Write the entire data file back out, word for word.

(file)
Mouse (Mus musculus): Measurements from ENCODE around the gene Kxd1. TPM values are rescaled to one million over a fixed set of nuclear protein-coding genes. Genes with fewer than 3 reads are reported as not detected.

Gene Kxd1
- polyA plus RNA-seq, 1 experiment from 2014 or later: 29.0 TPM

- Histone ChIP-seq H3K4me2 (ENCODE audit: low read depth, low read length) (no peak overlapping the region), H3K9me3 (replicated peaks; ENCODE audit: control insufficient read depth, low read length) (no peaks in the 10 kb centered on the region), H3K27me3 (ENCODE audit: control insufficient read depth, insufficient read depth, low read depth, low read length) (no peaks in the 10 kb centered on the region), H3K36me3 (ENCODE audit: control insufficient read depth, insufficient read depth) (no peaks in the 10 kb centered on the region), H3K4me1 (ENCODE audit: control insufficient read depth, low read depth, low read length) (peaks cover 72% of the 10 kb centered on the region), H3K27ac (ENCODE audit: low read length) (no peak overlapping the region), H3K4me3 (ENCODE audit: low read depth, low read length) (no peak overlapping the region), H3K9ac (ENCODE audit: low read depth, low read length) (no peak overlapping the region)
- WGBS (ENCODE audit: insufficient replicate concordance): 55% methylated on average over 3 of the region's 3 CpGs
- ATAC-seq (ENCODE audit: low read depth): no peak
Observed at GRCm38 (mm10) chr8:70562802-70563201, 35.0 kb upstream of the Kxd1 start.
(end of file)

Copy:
Mouse (Mus musculus): Measurements from ENCODE around the gene Kxd1. TPM values are rescaled to one million over a fixed set of nuclear protein-coding genes. Genes with fewer than 3 reads are reported as not detected.

Gene Kxd1
- polyA plus RNA-seq, 1 experiment from 2014 or later: 29.0 TPM

- Histone ChIP-seq H3K4me2 (ENCODE audit: low read depth, low read length) (no peak overlapping the region), H3K9me3 (replicated peaks; ENCODE audit: control insufficient read depth, low read length) (no peaks in the 10 kb centered on the region), H3K27me3 (ENCODE audit: control insufficient read depth, insufficient read depth, low read depth, low read length) (no peaks in the 10 kb centered on the region), H3K36me3 (ENCODE audit: control insufficient read depth, insufficient read depth) (no peaks in the 10 kb centered on the region), H3K4me1 (ENCODE audit: control insufficient read depth, low read depth, low read length) (peaks cover 72% of the 10 kb centered on the region), H3K27ac (ENCODE audit: low read length) (no peak overlapping the region), H3K4me3 (ENCODE audit: low read depth, low read length) (no peak overlapping the region), H3K9ac (ENCODE audit: low read depth, low read length) (no peak overlapping the region)
- WGBS (ENCODE audit: insufficient replicate concordance): 55% methylated on average over 3 of the region's 3 CpGs
- ATAC-seq (ENCODE audit: low read depth): no peak
Observed at GRCm38 (mm10) chr8:70562802-70563201, 35.0 kb upstream of the Kxd1 start.